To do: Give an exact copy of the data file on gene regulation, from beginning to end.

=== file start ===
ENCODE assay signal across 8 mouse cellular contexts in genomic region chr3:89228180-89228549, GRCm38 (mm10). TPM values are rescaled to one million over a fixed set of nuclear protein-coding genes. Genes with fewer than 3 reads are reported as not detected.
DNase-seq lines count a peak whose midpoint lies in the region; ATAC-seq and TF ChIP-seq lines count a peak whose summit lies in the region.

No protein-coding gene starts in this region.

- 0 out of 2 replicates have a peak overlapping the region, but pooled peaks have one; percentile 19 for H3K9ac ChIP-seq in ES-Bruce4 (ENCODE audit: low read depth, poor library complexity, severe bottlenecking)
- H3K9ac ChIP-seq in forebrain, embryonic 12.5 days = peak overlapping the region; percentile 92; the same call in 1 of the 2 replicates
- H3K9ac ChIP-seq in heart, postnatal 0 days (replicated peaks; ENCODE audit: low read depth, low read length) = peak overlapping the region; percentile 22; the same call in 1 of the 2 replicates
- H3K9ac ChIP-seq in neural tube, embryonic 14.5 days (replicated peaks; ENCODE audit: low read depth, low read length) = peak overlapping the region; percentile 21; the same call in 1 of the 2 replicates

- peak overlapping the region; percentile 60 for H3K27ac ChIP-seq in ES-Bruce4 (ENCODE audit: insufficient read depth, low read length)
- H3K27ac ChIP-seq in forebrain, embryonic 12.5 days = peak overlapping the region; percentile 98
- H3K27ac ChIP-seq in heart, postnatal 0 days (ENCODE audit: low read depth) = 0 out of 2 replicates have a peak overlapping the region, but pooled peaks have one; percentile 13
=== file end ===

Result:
ENCODE assay signal across 8 mouse cellular contexts in genomic region chr3:89228180-89228549, GRCm38 (mm10). TPM values are rescaled to one million over a fixed set of nuclear protein-coding genes. Genes with fewer than 3 reads are reported as not detected.
DNase-seq lines count a peak whose midpoint lies in the region; ATAC-seq and TF ChIP-seq lines count a peak whose summit lies in the region.

No protein-coding gene starts in this region.

- 0 out of 2 replicates have a peak overlapping the region, but pooled peaks have one; percentile 19 for H3K9ac ChIP-seq in ES-Bruce4 (ENCODE audit: low read depth, poor library complexity, severe bottlenecking)
- H3K9ac ChIP-seq in forebrain, embryonic 12.5 days = peak overlapping the region; percentile 92; the same call in 1 of the 2 replicates
- H3K9ac ChIP-seq in heart, postnatal 0 days (replicated peaks; ENCODE audit: low read depth, low read length) = peak overlapping the region; percentile 22; the same call in 1 of the 2 replicates
- H3K9ac ChIP-seq in neural tube, embryonic 14.5 days (replicated peaks; ENCODE audit: low read depth, low read length) = peak overlapping the region; percentile 21; the same call in 1 of the 2 replicates

- peak overlapping the region; percentile 60 for H3K27ac ChIP-seq in ES-Bruce4 (ENCODE audit: insufficient read depth, low read length)
- H3K27ac ChIP-seq in forebrain, embryonic 12.5 days = peak overlapping the region; percentile 98
- H3K27ac ChIP-seq in heart, postnatal 0 days (ENCODE audit: low read depth) = 0 out of 2 replicates have a peak overlapping the region, but pooled peaks have one; percentile 13